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The early days of archery season are perhaps the best time of the year to pattern and shoot a buck. Here are the three best places to waylay an early-season whitetail buck.  

By Bernie Barringer

Opening weekend of archery season in many states opens at a time of change for the whitetail buck. Most seasons open in September or on October 1. In early September, the velvet comes off the antlers and the testosterone is beginning to rise. The bachelor groups are breaking up and the food sources are changing.

Some hunters love this time of the year because the deer are almost totally focused on the available food and are unmolested so their patterns are somewhat predictable. Others scorn this time of the year because the food sources can change rapidly and the bucks will move with the food.

The key to success during the early season is keeping on top of the food preferences and moving as the deer move. There are patterns available, and if you are diligent, you can get yourself in the right place at the right time. Here are three high-percentage stand sites for the early days of the bow season.

Observation Stands

Across the whitetail’s range, hunters are out in the late summer glassing fields, trying to get a glimpse of the buck they may be able to harvest come fall. This is an effective way to get a feel for the deer that live in an area, and helps us learn where they are feeding, but it only goes so far.

Many times the mature bucks will not enter a field in a position they can be seen from a distance. They may use a ditch, grassy waterway, or finger of trees to enter a field and avoid stepping fully into the open until the last moments of daylight.

Additionally, it’s common for the deer to change trails or entry points. Rather than pick one and hope for the best, it’s often better to place a stand in an area with high visibility of the entire field. A high corner, for example, would allow you to spend an evening on stand in an area that might offer a shot, but has a better chance of giving you a view of the most common entry points for the feeding deer.

I call these observation stands because they allow you to observe the activity from a distance, then make a more surgical, precise move once you know where and when your target buck is likely to appear.

Staging Areas

Bucks like to hang back and observe behavior in the field before entering. They will let the does and younger bucks move out into the field and feed. They will hang back and watch the body language of the deer in the field before they enter.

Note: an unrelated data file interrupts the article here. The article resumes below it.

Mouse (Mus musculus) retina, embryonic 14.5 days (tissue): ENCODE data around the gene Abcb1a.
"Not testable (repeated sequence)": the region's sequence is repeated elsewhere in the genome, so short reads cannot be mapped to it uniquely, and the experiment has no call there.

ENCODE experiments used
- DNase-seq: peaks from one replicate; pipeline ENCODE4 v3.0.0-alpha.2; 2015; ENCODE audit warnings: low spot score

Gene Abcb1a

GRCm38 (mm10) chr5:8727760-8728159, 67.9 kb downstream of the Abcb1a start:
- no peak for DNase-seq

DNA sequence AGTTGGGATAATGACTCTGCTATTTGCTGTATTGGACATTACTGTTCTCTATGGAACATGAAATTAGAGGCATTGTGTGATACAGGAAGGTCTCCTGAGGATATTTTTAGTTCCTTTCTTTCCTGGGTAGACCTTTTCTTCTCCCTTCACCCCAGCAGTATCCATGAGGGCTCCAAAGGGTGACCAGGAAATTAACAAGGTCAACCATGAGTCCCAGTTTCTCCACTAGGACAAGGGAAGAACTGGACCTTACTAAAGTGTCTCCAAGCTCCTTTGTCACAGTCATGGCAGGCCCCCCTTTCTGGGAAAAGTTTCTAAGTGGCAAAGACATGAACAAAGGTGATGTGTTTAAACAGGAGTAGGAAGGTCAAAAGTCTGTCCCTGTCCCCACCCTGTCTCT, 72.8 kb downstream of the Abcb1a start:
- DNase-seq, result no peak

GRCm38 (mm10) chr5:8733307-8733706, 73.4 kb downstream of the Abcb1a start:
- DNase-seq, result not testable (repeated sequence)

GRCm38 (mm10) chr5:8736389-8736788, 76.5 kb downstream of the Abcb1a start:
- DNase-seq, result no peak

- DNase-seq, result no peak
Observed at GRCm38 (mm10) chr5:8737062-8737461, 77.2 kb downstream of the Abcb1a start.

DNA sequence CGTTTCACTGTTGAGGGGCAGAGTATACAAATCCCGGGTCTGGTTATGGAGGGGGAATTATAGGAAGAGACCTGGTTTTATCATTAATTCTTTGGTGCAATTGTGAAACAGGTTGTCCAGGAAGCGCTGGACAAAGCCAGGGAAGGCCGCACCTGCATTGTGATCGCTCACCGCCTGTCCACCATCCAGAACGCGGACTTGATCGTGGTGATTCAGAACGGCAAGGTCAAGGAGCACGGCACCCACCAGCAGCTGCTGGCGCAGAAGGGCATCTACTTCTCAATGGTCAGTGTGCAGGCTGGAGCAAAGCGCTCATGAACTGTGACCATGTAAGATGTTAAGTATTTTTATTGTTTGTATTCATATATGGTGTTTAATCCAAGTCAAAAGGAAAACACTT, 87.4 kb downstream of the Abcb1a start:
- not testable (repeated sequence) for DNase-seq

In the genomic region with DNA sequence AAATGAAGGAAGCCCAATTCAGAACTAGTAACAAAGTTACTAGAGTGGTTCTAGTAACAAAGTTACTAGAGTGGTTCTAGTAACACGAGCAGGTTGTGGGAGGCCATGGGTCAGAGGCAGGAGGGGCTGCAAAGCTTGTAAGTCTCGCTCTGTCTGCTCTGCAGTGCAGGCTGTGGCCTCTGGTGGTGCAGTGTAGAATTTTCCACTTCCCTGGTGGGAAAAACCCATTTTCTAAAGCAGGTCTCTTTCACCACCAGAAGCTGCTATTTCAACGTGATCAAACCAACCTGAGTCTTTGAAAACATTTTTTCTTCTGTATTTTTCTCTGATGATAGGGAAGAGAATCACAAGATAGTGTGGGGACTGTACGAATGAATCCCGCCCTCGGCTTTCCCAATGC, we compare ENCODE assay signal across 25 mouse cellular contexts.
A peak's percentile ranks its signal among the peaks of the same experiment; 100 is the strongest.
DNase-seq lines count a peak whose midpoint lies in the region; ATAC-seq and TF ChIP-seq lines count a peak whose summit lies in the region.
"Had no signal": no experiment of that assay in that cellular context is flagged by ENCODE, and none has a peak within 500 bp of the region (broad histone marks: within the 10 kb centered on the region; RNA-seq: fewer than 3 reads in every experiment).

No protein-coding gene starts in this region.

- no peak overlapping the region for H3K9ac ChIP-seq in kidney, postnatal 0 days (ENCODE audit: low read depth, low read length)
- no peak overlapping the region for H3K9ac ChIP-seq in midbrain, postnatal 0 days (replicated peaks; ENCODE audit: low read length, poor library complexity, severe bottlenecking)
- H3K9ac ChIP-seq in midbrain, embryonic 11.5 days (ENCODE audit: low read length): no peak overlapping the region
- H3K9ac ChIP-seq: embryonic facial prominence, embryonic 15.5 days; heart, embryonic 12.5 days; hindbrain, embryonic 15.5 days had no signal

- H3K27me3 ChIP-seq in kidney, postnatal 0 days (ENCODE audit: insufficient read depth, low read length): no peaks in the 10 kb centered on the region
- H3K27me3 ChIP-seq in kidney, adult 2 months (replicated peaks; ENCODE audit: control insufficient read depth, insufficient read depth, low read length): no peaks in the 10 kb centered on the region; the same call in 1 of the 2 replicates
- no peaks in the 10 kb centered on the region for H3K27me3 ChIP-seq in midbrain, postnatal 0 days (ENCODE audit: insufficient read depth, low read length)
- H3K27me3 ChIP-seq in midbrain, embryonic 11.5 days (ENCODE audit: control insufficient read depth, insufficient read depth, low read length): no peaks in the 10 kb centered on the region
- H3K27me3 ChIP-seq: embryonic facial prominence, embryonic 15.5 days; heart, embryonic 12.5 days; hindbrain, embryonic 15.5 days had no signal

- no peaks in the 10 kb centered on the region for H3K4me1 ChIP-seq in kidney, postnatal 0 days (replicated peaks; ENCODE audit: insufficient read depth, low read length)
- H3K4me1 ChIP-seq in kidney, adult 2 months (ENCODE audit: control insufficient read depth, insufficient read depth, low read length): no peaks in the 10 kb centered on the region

They choose staging areas where they can see the field at times, but primarily, they just hang out and wait to see if the deer already in the open are feeding calmly. These areas can be identified by the sign the bucks leave while loitering. Droppings, tracks, rubs and sometimes scrapes are signs of their presence.

These areas are one of the best places to shoot a big buck in the early season because they spend a considerable amount of time here during the last hour of daylight. Place your treestand where you can take advantage of the wind and do not hunt the stand until the wind is right. You may only get one chance to shoot a big buck in one of these areas, so make sure everything is right before you make your move.

Parallel Trails

Trails that follow the edge of a crop field can be hard to find because they do not get much use, but they can be just the ticket for an early season buck. Like the two sites already mentioned, these are the results of the mature bucks’ reluctance to enter the open during broad daylight.

Parallel trails will be from 20 feet to 30 yards inside the edge of the field and are indistinct trails so they are usually identified by a few tracks rather than the bare earth of a well-worn path.

Bucks use these trails to scent-check the field and to connect observation spots or staging areas. A buck may show up at the edge of the field an hour before he is ready to enter. These trails seem to give him something to do while he waits. Walking these trails gives him a sense of security and helps him determine if the “coast is clear” so to speak.

Most times these trails will be on the downwind side of the field, and since the deer tend to enter the field from the downwind side, they may cross an entry path. Where a parallel trail crosses and entry path is a good spot to set up a treestand on the downwind side. You may be back in the timber too far to have a clear view of the field yourself, but that’s a fair tradeoff for an increased chance of shooting a mature buck.

In all cases, no matter which one of these three stand sites you choose for the early days of the season, enter and exit the stand site carefully and use the wind to your advantage. The deer learn fast that they are being hunted so wait until everything is right and then move in to get the job done.

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